The middle way
You know the type: expensive food & women; silk kimonos every day. Private carrying chairs for their wives. Music & card lessons for their marriageable daughters; drum lessons for their sons. Football, miniature archery, poetry contests. Constantly renovating their houses; downright addiction to the tea ceremony. Cherry-blossom viewing, boat trips, daily baths. Nights on the town. Gambling & litigating, sword-drawing & duelling. Participation in mining projects. Sake with the evening meal; then smoking, one pipe after another. Unnecessary trips to Kyoto. Carving small articles during working hours. Collecting gold sword-fittings. Borrowing money at over 8 percent.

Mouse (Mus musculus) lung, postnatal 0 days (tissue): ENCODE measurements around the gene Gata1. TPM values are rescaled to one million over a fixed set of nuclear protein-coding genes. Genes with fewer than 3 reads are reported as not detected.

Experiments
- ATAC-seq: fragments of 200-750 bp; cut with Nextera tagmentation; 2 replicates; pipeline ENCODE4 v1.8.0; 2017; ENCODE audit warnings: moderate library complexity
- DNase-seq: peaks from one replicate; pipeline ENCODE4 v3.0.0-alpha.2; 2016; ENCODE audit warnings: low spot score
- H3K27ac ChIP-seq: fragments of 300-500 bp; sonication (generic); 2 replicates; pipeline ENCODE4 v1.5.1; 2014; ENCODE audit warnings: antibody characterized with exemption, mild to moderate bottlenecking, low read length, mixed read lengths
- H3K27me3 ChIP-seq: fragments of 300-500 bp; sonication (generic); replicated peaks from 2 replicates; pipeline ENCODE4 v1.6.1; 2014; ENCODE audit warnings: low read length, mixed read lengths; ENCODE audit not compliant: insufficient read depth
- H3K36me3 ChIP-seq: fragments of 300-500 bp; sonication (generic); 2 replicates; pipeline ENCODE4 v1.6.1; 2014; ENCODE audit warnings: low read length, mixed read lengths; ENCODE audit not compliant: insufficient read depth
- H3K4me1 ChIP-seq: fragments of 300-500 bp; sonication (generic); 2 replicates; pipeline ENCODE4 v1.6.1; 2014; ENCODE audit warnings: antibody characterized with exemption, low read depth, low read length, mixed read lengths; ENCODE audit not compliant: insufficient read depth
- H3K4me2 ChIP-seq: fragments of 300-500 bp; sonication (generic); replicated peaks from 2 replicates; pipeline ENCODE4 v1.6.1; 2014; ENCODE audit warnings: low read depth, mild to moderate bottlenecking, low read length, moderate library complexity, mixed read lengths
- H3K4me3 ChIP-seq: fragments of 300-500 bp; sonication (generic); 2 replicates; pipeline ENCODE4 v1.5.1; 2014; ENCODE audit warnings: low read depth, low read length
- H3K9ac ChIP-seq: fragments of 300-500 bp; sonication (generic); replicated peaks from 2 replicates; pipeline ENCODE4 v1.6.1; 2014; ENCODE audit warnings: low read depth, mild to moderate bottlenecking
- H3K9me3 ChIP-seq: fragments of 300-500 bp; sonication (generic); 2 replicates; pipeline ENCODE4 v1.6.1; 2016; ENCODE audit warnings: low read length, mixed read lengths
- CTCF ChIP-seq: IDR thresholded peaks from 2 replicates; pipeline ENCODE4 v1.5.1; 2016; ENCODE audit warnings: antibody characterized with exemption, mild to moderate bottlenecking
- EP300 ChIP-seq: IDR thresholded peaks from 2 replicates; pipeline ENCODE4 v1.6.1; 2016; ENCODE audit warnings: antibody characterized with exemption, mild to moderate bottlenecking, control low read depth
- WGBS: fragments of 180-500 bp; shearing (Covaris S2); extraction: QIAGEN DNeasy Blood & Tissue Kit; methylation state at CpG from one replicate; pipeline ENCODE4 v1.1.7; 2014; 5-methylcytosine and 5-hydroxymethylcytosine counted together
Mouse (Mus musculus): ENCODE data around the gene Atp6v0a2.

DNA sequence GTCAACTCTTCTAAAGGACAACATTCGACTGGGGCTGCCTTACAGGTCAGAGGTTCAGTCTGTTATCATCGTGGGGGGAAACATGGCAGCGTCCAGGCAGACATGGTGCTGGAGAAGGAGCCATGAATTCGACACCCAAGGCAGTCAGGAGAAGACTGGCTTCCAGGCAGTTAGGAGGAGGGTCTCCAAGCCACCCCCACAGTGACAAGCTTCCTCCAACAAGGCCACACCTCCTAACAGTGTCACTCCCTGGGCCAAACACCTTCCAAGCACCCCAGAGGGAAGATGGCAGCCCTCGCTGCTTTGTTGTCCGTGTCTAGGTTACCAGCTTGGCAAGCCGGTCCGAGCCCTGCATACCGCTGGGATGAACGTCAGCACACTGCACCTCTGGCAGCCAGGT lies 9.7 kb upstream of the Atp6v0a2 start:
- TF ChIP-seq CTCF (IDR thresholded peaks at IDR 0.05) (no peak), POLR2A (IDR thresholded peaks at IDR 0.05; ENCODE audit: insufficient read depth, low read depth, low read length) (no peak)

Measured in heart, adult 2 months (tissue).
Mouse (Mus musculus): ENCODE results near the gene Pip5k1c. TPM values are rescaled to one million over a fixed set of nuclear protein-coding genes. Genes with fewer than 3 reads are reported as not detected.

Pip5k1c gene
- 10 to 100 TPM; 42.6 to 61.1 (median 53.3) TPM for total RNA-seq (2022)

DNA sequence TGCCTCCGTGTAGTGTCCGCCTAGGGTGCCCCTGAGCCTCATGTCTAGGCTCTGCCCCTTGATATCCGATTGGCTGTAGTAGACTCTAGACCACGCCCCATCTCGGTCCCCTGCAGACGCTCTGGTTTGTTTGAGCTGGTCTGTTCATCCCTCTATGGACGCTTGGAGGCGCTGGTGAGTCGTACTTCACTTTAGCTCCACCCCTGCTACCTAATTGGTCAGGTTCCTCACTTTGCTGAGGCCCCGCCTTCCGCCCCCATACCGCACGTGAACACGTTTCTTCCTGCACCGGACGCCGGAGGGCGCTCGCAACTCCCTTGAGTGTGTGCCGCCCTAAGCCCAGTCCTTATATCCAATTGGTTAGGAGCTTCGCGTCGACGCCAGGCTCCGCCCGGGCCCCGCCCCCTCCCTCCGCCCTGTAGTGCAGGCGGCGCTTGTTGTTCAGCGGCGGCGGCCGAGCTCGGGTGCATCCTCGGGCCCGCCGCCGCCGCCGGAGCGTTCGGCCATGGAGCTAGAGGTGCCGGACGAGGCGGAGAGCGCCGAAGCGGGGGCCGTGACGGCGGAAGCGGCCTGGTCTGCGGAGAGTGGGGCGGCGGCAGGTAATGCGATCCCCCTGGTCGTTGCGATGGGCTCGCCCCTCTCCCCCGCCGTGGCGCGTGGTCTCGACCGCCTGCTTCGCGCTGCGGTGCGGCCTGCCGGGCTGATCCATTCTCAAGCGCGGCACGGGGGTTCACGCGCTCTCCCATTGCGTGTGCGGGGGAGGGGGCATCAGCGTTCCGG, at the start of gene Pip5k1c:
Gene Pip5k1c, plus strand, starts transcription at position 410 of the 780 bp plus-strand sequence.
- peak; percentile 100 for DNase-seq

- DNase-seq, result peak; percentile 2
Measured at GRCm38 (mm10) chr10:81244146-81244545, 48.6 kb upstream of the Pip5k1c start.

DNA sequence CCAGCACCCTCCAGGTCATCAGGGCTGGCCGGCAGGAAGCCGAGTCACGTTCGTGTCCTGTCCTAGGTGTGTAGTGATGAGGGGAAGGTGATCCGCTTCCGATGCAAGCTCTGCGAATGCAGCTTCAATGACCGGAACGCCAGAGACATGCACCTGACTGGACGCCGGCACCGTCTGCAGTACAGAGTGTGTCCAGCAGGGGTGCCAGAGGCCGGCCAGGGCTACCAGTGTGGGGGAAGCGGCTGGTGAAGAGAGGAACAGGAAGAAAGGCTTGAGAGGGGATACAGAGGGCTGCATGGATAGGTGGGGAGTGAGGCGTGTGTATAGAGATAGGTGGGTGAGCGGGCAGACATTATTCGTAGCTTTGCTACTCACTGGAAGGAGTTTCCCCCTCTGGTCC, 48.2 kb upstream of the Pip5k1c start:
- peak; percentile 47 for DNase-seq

What can I say?
The truth is I was never sufficiently appalled by these wastrels, bringing decadence to Tokugawa Japan. They were the nouveaux riches of the risen merchant class, whom Ihara Saikaku takes to task in his 18th-century novels. One generation makes the money with enterprise & thrift. The next just spends it. You get what you might expect, when peasants rise too fast: for most of these people came up from farmers.
Enterprise & thrift are all very well, but they lead quickly to extravagance. Peace is nice, but it only leads to war. And war is pointless, because it only leads to peace. (Once upon a time I had a Delhi girlfriend, who explained all this to me.)
We should try to cultivate some moderation.